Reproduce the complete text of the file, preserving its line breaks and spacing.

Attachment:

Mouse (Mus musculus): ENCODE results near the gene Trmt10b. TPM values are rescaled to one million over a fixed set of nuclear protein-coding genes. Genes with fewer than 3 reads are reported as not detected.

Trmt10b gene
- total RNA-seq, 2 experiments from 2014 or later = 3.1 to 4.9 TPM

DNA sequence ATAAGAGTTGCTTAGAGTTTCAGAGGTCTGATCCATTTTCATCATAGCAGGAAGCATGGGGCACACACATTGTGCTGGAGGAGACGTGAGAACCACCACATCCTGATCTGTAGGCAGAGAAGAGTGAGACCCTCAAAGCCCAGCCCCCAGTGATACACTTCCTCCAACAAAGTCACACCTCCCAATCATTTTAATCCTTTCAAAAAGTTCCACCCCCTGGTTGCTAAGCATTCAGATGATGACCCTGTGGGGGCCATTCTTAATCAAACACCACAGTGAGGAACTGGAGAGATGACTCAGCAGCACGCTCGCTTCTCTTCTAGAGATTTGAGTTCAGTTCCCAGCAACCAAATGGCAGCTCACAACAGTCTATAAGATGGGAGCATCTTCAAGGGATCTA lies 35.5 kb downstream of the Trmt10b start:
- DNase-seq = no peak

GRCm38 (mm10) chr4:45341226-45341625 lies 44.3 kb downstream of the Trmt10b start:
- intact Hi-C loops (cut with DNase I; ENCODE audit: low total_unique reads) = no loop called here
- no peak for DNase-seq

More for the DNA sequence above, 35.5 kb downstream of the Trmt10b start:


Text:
Mouse (Mus musculus): ENCODE results near the gene Trmt10b. TPM values are rescaled to one million over a fixed set of nuclear protein-coding genes. Genes with fewer than 3 reads are reported as not detected.

Trmt10b gene
- total RNA-seq, 2 experiments from 2014 or later = 3.1 to 4.9 TPM

DNA sequence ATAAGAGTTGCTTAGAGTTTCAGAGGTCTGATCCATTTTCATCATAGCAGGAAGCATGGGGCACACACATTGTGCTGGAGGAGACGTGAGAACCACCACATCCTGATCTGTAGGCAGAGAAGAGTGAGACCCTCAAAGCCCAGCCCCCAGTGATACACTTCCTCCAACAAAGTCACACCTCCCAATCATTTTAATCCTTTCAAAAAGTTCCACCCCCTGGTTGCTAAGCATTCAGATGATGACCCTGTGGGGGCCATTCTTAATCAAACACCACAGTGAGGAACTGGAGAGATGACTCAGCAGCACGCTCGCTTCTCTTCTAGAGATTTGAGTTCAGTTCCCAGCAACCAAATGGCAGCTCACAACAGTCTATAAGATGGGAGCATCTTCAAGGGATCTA lies 35.5 kb downstream of the Trmt10b start:
- DNase-seq = no peak

GRCm38 (mm10) chr4:45341226-45341625 lies 44.3 kb downstream of the Trmt10b start:
- intact Hi-C loops (cut with DNase I; ENCODE audit: low total_unique reads) = no loop called here
- no peak for DNase-seq

More for the DNA sequence above, 35.5 kb downstream of the Trmt10b start: